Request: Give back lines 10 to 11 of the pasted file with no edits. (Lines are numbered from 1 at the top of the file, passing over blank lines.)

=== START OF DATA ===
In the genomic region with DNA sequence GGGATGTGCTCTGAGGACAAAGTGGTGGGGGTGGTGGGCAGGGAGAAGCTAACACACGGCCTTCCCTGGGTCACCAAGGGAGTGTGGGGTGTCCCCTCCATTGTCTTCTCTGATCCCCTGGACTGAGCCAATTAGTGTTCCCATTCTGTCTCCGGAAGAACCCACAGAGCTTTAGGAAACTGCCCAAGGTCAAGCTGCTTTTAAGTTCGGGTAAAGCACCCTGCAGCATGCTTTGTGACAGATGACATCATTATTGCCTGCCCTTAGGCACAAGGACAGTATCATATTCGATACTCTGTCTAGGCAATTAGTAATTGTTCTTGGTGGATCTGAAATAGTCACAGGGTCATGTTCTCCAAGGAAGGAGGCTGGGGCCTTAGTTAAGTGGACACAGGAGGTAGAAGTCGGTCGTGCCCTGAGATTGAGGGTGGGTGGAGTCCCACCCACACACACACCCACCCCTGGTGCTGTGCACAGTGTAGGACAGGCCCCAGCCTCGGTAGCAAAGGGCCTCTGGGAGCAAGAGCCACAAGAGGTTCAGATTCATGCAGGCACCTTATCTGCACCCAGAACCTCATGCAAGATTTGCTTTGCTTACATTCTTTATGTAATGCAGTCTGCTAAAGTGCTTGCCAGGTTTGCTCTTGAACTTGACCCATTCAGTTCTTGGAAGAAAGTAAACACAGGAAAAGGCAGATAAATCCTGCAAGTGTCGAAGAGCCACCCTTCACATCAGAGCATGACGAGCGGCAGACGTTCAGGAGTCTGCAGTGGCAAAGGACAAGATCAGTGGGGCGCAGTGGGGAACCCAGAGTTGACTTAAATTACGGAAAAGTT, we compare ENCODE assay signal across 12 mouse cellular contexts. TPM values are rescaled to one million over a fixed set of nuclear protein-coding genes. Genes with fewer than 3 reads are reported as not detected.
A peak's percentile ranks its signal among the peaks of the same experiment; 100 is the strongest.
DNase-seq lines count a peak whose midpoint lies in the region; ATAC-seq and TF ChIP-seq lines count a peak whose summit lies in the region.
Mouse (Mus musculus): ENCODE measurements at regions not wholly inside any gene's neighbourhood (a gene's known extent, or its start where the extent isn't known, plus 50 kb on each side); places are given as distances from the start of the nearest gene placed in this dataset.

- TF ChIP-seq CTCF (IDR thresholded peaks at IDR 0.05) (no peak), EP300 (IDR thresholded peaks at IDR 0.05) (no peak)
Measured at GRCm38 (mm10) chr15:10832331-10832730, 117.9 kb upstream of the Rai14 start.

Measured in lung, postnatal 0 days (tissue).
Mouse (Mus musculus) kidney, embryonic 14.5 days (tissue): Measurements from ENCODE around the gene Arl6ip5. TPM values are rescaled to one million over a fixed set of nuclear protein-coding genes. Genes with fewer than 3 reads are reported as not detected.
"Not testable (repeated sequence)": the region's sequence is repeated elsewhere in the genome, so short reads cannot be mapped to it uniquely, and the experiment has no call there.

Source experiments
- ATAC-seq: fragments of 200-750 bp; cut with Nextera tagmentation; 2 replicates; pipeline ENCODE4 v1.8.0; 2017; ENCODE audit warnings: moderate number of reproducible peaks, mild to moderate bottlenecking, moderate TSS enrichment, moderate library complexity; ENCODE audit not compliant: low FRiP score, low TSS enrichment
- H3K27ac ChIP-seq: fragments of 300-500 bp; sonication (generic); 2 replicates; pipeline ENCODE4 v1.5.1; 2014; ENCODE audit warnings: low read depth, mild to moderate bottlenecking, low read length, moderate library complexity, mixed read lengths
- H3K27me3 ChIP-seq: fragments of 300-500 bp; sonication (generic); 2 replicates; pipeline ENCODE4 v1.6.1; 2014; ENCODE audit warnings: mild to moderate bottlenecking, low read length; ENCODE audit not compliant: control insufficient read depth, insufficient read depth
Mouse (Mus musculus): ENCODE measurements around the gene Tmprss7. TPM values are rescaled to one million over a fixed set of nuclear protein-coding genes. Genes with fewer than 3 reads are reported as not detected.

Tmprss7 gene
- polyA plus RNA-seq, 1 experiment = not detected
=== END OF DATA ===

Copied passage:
Source experiments
- ATAC-seq: fragments of 200-750 bp; cut with Nextera tagmentation; 2 replicates; pipeline ENCODE4 v1.8.0; 2017; ENCODE audit warnings: moderate number of reproducible peaks, mild to moderate bottlenecking, moderate TSS enrichment, moderate library complexity; ENCODE audit not compliant: low FRiP score, low TSS enrichment